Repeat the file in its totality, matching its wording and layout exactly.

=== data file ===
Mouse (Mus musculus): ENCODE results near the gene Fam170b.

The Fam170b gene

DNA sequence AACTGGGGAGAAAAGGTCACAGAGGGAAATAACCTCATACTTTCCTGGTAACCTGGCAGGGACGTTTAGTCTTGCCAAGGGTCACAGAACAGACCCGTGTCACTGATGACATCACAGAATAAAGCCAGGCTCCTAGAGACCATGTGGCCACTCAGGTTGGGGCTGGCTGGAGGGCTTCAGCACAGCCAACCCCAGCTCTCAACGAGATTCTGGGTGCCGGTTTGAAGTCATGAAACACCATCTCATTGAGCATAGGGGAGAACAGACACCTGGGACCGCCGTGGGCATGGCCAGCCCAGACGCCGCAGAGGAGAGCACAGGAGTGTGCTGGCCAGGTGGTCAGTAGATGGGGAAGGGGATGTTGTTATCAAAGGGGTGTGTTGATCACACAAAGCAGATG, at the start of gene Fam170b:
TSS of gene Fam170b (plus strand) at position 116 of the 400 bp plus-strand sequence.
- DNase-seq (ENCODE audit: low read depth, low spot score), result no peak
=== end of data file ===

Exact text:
Mouse (Mus musculus): ENCODE results near the gene Fam170b.

The Fam170b gene

DNA sequence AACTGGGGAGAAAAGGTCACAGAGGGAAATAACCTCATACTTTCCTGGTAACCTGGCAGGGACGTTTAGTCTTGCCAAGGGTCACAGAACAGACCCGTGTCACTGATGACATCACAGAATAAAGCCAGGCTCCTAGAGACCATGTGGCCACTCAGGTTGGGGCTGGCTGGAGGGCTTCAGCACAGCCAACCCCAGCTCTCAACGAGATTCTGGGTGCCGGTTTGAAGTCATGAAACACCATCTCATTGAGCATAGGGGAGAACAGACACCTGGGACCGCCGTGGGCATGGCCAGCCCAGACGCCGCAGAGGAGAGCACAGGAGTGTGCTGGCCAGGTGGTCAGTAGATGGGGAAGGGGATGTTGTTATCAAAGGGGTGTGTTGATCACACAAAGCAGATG, at the start of gene Fam170b:
TSS of gene Fam170b (plus strand) at position 116 of the 400 bp plus-strand sequence.
- DNase-seq (ENCODE audit: low read depth, low spot score), result no peak